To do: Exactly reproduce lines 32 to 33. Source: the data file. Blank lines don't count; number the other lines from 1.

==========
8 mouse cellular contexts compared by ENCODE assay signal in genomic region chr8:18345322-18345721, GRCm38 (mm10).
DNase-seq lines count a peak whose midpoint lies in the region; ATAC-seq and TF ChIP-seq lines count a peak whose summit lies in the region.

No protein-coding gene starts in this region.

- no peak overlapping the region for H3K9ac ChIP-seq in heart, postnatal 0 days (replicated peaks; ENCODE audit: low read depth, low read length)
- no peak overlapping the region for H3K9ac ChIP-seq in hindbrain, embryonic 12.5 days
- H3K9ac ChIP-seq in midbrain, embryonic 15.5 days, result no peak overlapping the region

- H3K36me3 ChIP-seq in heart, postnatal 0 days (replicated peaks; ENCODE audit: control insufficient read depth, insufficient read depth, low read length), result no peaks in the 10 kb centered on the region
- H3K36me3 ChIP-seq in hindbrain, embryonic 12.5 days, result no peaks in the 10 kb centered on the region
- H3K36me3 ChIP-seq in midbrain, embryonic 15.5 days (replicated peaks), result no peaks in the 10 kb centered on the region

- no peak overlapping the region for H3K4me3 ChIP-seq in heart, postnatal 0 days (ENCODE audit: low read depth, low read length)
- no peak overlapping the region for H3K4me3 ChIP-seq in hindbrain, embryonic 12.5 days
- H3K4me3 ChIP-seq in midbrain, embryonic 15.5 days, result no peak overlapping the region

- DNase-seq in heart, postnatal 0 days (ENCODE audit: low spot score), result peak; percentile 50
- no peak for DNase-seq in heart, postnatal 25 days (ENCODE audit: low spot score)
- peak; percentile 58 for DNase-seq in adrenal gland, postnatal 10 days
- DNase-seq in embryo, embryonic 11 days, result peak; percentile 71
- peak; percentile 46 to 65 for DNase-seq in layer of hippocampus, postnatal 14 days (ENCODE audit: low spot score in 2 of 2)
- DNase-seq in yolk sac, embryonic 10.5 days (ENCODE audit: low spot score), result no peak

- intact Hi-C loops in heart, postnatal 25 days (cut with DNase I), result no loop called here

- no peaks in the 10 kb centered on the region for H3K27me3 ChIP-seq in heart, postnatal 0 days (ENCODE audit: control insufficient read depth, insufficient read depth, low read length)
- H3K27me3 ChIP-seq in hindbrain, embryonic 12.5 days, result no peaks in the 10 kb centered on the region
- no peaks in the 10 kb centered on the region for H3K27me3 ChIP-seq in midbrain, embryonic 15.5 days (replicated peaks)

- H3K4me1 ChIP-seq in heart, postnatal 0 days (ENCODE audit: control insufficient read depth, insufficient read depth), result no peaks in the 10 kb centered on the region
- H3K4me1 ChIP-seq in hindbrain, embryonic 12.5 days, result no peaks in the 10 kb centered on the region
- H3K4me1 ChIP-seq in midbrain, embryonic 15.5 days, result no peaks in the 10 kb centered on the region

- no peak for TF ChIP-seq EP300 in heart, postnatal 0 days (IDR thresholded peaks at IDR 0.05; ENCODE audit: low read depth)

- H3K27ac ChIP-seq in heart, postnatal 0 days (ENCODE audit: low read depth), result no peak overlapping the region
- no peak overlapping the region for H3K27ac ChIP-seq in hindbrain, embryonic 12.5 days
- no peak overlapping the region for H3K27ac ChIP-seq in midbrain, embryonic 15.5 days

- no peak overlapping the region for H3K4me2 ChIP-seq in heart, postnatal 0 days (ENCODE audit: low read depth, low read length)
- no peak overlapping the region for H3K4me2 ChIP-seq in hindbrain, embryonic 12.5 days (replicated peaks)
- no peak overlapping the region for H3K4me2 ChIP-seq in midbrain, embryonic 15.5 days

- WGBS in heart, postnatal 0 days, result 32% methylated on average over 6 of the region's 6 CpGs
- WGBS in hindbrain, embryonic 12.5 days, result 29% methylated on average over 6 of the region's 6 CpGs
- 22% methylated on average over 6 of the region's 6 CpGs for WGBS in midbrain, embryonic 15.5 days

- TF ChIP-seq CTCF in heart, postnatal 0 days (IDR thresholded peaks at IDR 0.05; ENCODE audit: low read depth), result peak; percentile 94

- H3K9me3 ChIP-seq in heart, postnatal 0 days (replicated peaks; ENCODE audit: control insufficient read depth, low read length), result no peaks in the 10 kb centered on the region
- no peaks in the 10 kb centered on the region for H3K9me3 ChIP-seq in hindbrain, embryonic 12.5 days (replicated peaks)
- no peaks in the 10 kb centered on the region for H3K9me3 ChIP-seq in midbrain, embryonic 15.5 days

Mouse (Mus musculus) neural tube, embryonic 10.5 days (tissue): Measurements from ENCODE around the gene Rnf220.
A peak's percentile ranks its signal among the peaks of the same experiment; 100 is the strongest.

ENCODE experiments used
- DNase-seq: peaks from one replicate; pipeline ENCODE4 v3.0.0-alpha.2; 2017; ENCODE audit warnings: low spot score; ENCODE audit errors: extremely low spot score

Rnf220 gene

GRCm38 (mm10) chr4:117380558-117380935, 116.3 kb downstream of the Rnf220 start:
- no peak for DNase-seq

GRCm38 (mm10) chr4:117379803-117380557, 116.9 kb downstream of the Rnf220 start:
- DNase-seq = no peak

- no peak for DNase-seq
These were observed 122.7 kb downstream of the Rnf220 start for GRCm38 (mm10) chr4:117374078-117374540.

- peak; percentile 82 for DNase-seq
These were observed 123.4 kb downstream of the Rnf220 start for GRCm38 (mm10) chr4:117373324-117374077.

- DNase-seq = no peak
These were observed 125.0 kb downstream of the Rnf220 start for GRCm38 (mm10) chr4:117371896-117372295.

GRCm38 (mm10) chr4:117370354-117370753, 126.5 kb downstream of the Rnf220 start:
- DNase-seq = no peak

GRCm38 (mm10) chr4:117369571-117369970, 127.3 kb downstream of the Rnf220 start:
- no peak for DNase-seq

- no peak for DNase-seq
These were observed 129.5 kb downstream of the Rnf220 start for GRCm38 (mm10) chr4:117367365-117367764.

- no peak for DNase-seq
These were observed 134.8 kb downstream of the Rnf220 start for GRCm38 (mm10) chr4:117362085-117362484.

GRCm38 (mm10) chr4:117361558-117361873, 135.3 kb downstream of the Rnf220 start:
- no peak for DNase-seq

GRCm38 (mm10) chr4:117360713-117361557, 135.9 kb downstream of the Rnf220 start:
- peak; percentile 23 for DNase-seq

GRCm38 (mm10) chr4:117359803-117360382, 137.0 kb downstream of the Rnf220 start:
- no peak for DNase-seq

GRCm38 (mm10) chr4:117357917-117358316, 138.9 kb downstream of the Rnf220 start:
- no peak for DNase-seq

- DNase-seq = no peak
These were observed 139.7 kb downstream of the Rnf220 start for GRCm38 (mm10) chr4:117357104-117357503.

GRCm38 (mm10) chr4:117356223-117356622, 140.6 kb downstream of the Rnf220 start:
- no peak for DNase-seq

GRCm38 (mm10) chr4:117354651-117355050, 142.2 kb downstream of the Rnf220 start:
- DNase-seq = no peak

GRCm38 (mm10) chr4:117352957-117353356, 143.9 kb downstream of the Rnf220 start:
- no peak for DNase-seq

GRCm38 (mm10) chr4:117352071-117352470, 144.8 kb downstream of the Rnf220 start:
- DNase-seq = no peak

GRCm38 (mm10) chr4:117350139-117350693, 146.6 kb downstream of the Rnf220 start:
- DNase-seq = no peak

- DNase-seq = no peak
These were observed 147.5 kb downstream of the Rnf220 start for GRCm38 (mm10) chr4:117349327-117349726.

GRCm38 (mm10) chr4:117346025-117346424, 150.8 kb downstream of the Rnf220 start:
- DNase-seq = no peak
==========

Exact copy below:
- no peak overlapping the region for H3K4me2 ChIP-seq in midbrain, embryonic 15.5 days

- WGBS in heart, postnatal 0 days, result 32% methylated on average over 6 of the region's 6 CpGs